I managed to track everyone down to find out who they are behind the makeup and what exactly goes 


into duplicating such a complex act:

Johnny: So let’s start with what character you play and a bit of background.

Marshall: I pay tribute to Paul Stanley, the “Starchild,” and I’ve been playing music since I was 10 years old. My dad and mom introduced me to music at a young age and have encouraged me ever since. I have my own personal group under the title of “Marshall Hance,” and we play all original music I have written.

Mark: I play the role of the “SpaceAce,” Ace Frehley, in LOVEGUNNER. I grew up in Longview and really got deep into listening to music around 1983 in the early days of MTV. I got serious about guitar around the age of 20 while at SFA in Nacogdoches. As the desire to become a professional grew, I decided to go to a music school and found the commercial music program at South Plains College in Levelland, Texas and attended from ’01-’04. Around 2007 I moved to Austin and got a gig playing bass for Gary P. Nunn for a while, then decided to move back to East Texas and played in the Escape Artists, a 60’s- 00’s cover band with the versatile and talented pair of Wes Odom and Jay Baker. After the Escape Artists became defunct, I began to look around for a new project to get involved in. I scoured Craigslist every evening and eventually saw an ad that read “KISS Tribute seeks ACE,” I absolutely had to look into it.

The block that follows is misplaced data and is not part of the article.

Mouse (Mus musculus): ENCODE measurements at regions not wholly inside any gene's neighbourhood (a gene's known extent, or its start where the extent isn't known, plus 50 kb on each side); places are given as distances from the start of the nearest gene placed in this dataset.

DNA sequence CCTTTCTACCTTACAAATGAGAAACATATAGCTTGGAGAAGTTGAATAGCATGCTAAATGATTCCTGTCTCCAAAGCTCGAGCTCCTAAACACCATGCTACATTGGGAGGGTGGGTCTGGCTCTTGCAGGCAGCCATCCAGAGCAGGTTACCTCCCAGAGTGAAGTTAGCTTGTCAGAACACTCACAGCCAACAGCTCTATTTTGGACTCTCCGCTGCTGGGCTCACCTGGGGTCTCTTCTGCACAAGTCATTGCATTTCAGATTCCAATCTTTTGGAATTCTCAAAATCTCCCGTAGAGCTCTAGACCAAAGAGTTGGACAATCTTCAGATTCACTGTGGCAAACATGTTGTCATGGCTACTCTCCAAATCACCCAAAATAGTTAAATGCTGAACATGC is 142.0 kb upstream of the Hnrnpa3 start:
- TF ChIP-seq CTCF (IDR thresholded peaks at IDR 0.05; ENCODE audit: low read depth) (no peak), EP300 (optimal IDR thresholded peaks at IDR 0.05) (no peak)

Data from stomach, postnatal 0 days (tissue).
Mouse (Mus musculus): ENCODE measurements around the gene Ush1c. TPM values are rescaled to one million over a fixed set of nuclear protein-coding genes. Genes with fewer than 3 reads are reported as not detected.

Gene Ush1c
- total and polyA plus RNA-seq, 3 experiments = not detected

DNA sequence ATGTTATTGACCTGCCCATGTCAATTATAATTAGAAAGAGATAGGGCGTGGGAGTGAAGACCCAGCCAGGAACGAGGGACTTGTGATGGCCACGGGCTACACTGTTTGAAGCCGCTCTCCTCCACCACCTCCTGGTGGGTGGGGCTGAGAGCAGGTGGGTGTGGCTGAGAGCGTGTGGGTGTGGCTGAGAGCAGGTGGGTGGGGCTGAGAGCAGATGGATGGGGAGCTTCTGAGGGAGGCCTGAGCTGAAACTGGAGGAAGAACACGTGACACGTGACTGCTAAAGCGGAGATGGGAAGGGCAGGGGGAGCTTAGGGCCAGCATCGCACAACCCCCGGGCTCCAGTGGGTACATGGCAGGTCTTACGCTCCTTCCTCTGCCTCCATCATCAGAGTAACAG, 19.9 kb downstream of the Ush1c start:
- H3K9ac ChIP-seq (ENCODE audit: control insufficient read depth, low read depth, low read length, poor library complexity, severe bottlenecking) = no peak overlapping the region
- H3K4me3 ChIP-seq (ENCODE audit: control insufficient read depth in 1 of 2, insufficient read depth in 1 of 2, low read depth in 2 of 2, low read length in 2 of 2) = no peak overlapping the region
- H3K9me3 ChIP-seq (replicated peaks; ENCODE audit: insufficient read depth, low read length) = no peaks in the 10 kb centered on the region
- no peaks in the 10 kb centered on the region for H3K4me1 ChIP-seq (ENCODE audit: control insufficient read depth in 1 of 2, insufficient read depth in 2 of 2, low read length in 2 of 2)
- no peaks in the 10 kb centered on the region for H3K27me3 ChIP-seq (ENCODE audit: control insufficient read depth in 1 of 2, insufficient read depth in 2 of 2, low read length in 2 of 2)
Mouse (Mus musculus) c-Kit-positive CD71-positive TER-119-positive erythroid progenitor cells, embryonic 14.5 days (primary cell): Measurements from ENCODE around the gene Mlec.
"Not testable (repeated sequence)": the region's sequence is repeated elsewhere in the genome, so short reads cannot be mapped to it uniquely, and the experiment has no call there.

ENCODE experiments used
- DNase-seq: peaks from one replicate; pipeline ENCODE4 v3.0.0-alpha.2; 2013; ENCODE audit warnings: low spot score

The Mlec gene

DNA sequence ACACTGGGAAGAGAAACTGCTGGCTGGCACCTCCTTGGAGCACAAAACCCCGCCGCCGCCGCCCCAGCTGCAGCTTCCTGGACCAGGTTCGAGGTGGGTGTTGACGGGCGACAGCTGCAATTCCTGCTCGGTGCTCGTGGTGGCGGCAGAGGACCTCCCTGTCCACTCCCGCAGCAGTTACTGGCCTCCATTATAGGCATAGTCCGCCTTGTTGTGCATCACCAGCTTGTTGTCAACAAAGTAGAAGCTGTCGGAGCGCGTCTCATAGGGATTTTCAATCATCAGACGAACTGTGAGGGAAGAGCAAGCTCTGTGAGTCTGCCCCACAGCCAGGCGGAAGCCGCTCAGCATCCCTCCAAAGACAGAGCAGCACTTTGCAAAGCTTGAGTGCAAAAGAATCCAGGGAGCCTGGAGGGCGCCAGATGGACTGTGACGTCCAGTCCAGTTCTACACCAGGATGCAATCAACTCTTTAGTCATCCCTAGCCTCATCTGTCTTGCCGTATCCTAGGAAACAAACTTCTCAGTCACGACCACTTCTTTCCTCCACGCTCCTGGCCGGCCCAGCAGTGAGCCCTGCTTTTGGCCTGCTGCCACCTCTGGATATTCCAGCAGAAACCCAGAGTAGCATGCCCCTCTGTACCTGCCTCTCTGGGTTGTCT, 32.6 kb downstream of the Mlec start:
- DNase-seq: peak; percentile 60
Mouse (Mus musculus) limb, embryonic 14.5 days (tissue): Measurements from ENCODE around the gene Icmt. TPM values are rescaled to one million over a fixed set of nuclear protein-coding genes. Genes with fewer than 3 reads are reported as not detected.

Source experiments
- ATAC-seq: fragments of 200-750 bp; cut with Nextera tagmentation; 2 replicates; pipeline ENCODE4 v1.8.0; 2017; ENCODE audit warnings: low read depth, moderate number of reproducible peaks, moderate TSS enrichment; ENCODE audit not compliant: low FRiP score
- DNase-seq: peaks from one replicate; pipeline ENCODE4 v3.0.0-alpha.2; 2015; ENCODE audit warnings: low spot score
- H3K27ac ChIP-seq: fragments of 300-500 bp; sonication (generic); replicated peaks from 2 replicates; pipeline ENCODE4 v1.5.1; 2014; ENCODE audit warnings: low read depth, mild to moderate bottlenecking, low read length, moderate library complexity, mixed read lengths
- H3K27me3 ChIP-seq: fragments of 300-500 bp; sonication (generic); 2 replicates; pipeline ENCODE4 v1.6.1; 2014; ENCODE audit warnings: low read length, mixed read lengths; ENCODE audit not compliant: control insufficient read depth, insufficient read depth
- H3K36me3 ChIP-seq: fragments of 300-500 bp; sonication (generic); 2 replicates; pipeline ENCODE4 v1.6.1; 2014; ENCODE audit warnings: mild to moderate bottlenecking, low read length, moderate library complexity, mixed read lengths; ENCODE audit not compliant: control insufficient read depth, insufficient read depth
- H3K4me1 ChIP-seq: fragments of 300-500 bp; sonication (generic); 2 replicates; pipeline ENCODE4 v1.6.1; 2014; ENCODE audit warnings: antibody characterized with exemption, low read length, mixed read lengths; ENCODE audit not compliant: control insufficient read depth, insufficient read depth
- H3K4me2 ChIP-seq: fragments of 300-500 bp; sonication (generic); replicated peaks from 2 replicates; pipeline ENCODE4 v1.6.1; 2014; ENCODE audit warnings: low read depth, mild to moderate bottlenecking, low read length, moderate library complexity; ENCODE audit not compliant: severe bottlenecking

Jarod: I take on the role of Peter Criss who was the “Catman” on stage. I’ve been in the tribute band scene in Houston for close to 10 years playing in tributes to Ozzy, Foo Fighters, Poison, Mötley Crüe, AC/DC, Def Leppard, Weezer, Bon Jovi, and of course, KISS. KISS is the band that first got me into music, having bought Double Platinum on 8-track when I was 6 years old. I started playing drums when I was 9 and was in original bands from middle school through college. After a break, I joined some original bands around 2005, but after a couple of years, I realized that tribute bands were really starting to take off and could actually be more financially successful than bands doing standard covers or originals.